The advice industry's age discrimination problem

Only 30% of financial advisers are actively looking for clients under age 40, according to a survey

May 13, 2015 @ 2:09 pm

By Bloomberg News

The investment industry has an age discrimination problem, and millennials and Generation X are bearing the brunt of it. Only 30% of financial advisers are actively looking for clients under age 40, according to a survey of 500 advisers by the research firm Corporate Insight.

Advisers prefer older clients for a simple reason: Most advisers get paid based on a percentage of the assets they manage. And typical households in their late 60s and early 70s are far richer than their children and grandchildren, with net worths that are five times that of a median 35- to 44-year-old household. These older baby boomers own 22 times more in assets than those under age 35, Federal Reserve data show.

Even if millennials and members of Generation X can find an adviser who will talk to them, they may well be better off on their own. If you have only $10,000 — the median net worth of those under 35 — it makes little sense to pay someone $300 an hour to manage it.

Still, the investment industry can't ignore younger clients forever. For one thing, retiring boomers are starting to spend down their nest eggs — making them less profitable for advisers year after year, says Corporate Insight's Sean McDermott.

MORE MONEY

Over time, more and more money will end up in the hands of millennials. And so far they don't see much point in professional finance advice. Only 29% of young workers have looked to professionals for advice, an IQuantifi survey last month showed. Meanwhile, 71% asked family members and 45% turned to friends.

While many advisers ignore people under 40, other investment firms are taking them very seriously. They see a business opportunity in winning over the younger Americans who are actually saving substantial sums.

On May 5, for example, Vanguard Group expanded its “Personal Advisor” service to clients with more than $50,000 in assets. Previously restricted to clients with more than $100,000, the two-year-old service offers advice to clients via the Web and over the phone for 0.3 percent of assets per year, or $150 on a $50,000 portfolio.

Vanguard's move follows rapid growth by several new online investment advisers, or robo-advisers, that charge similar fees for automated portfolios. Eleven start-up companies, including Betterment, FutureAdvisor, and Wealthfront, were advising clients on about $19 billion at the end of 2014, Corporate Insight estimates. That's up 65% in the eight months from April to December.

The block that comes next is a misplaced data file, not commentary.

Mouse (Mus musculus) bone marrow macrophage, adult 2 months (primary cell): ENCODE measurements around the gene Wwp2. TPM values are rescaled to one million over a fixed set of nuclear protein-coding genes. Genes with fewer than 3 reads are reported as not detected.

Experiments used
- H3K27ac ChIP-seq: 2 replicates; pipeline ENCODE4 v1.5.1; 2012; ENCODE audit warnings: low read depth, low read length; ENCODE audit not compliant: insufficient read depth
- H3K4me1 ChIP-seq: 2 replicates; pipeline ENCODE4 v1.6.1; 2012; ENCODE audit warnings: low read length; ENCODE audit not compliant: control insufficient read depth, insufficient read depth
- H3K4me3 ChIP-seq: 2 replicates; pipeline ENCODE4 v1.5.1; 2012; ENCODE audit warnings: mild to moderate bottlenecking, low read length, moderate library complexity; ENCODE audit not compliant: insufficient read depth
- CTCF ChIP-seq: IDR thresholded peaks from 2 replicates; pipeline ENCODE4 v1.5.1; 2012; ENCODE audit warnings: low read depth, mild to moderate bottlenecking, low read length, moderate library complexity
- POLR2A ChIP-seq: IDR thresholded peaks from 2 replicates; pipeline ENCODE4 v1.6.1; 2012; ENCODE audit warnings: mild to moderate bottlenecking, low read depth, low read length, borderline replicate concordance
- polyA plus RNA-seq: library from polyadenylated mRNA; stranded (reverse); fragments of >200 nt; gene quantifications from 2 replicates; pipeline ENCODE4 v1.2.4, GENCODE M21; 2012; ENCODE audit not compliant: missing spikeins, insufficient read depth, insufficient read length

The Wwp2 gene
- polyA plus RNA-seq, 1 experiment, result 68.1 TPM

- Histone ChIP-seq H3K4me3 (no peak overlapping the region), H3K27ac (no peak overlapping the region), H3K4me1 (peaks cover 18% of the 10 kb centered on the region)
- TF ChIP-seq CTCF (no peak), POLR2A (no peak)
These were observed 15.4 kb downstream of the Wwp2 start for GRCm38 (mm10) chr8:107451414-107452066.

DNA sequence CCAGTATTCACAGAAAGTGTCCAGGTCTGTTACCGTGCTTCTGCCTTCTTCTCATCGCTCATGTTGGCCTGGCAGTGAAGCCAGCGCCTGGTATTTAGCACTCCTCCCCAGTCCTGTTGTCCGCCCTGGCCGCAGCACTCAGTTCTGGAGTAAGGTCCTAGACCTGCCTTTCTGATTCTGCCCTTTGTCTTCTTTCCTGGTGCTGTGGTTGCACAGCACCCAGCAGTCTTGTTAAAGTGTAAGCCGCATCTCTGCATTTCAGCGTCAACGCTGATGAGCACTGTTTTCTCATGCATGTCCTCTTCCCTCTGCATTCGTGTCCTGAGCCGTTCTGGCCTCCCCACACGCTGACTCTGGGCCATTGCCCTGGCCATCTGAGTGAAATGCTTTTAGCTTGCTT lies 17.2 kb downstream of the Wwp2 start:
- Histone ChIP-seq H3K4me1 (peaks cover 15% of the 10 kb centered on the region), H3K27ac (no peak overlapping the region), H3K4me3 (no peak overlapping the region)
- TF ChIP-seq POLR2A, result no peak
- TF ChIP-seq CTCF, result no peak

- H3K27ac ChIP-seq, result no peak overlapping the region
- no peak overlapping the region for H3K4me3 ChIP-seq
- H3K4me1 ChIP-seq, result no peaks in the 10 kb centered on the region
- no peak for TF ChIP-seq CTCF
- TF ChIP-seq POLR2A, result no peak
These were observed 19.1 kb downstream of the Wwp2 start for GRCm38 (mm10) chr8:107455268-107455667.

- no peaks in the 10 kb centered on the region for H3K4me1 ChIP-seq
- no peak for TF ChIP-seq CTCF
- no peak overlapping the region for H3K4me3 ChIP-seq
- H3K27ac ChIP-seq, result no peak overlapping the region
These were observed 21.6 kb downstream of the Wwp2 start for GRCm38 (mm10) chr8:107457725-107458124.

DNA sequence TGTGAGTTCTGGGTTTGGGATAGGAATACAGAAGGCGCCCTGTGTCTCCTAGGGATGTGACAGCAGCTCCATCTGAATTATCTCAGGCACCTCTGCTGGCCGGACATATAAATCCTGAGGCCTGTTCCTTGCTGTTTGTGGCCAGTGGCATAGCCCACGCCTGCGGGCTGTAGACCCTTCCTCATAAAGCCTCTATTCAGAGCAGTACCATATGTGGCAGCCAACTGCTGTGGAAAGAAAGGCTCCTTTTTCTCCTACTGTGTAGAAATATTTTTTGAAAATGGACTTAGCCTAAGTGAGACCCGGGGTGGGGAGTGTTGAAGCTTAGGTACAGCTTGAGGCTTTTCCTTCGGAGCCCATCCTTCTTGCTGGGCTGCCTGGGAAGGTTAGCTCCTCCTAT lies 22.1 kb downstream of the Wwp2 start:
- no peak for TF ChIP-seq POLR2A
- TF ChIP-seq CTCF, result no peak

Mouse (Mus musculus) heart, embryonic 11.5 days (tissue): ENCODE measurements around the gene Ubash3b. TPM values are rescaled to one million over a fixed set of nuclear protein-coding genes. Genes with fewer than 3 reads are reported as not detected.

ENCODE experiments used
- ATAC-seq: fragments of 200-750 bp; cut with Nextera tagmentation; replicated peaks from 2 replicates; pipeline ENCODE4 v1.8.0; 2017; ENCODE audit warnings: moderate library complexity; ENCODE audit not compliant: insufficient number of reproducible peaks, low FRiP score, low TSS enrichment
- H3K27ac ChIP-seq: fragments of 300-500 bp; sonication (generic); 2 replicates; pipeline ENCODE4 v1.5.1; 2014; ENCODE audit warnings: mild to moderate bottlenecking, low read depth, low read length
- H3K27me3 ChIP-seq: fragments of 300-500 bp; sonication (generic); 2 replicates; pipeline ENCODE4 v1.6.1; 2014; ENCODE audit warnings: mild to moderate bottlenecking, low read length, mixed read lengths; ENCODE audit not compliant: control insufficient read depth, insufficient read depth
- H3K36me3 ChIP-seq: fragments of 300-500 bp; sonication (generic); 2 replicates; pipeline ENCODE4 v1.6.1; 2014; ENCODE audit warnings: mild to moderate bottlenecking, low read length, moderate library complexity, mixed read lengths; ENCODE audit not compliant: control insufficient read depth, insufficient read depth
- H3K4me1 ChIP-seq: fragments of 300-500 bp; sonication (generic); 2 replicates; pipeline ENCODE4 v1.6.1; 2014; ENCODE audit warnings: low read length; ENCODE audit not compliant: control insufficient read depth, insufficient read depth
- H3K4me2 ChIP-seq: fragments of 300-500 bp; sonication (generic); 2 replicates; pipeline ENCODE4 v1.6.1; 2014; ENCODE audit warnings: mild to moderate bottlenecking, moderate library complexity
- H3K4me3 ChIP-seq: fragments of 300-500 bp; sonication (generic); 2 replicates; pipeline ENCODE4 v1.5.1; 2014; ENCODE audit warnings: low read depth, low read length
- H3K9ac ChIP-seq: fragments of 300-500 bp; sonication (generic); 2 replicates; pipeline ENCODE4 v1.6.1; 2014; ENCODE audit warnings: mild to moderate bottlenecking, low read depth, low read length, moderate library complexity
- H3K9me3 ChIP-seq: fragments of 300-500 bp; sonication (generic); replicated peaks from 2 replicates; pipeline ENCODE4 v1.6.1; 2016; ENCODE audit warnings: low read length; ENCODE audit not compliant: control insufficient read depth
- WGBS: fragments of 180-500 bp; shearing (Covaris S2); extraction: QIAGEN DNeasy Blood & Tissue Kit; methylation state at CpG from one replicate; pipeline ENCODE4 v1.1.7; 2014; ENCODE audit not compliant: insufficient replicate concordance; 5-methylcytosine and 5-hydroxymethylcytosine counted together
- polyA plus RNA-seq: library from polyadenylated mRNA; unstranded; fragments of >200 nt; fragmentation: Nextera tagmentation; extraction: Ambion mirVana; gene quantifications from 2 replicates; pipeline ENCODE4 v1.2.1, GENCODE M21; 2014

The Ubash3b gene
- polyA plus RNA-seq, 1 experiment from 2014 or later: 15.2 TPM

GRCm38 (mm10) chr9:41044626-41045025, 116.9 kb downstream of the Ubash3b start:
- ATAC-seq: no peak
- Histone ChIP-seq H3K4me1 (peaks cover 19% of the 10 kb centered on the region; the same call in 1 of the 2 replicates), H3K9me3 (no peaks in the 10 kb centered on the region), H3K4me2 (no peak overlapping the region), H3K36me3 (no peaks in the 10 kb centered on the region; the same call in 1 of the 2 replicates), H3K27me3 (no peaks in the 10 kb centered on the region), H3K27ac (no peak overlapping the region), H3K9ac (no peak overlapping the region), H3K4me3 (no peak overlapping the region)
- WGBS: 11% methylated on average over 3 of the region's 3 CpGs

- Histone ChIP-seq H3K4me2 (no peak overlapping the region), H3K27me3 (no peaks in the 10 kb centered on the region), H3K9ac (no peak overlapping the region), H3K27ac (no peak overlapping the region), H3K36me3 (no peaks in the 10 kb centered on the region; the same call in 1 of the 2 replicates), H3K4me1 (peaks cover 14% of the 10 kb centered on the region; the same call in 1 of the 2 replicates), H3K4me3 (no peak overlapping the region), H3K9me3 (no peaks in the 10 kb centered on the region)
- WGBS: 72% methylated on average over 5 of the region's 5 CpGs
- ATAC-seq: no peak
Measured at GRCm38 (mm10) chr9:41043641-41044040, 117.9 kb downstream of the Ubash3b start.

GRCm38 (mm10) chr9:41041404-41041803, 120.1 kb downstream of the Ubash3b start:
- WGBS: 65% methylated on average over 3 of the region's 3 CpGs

These firms can charge a fraction of the price of a human adviser because technology lets them be far more efficient. But low cost isn't their only appeal, Mr. McDermott says. Younger clients also like their transparent fees and easy-to-use websites. In March, Charles Schwab Corp. launched its own robo-adviser service, Schwab Intelligent Portfolios.

TECHNOLOGY LIMITS

Technology won't entirely replace human advisers, says Elliott Weissbluth, chief executive officer of HighTower Advisors. But advisers — even ones like HighTower's who specialize in wealthy clients — will need to find ways to incorporate technology and become more efficient, he says. Some big established players are making deals with the new startups. Fidelity Investments and TD Ameritrade have started partnerships with robo-advisers, and the insurance giant Northwestern Mutual bought online planner LearnVest in March.

Despite these trends, just 12% of financial advisers surveyed by Corporate Insight said they're interested in incorporating a robo-adviser service into their business. In the investment industry, “things are going to change faster than people believe they're going to change,” says Mr. Weissbluth. If advisory firms such as HighTower don't adapt, he says, “We become dinosaurs.

0
Comments

What do you think?

View comments

Recommended for you

Upcoming Event

Nov 13

Conference

Best Practices Workshop

For the sixth year, InvestmentNews will host the Best Practices Workshop & Awards, bringing together the industry’s top-performing and most influential firms in one room for a full-day. This exclusive workshop and awards program for the... Learn more

Featured video

INTV

What's behind the TCA, ETrade deal?

Deputy editor Bob Hordt talks with senior columnist Jeff Benjamin about what each party in the recent acquisition stands to gain by joining forces.

Latest news & opinion

What's in a name? For TCA by ETrade, everything

Trust Company of America is gone, and there's big buzz over the name change. But turning the custodian into an industry powerhouse will take a lot longer — if it happens at all.

When it comes to regulating AI in financial services, murky waters are ahead

Laws are unclear on how the technology fits in with compliance.

As Ameriprise case shows, firms on hook when brokers go bad ​

The SEC will collect $4.5 million from the brokerage firm for failing to supervise brokers who were ripping off clients.

10 highest paid professions in America today

These are the top-paying jobs in the U.S., according to Glassdoor.

Ameriprise to pay $4.5 million to settle SEC charges that five reps stole more than $1 million from clients

Agency censures firm for not protecting clients from thieving brokers.

X

Hi! Glad you're here and we hope you like all the great work we do here at InvestmentNews. But what we do is expensive and is funded in part by our sponsors. So won't you show our sponsors a little love by whitelisting investmentnews.com? It'll help us continue to serve you.

Yes, show me how to whitelist investmentnews.com

Ad blocker detected. Please whitelist us or give premium a try.

X

Subscribe and Save 60%

Premium Access
Print + Digital

Learn more
Subscribe to Print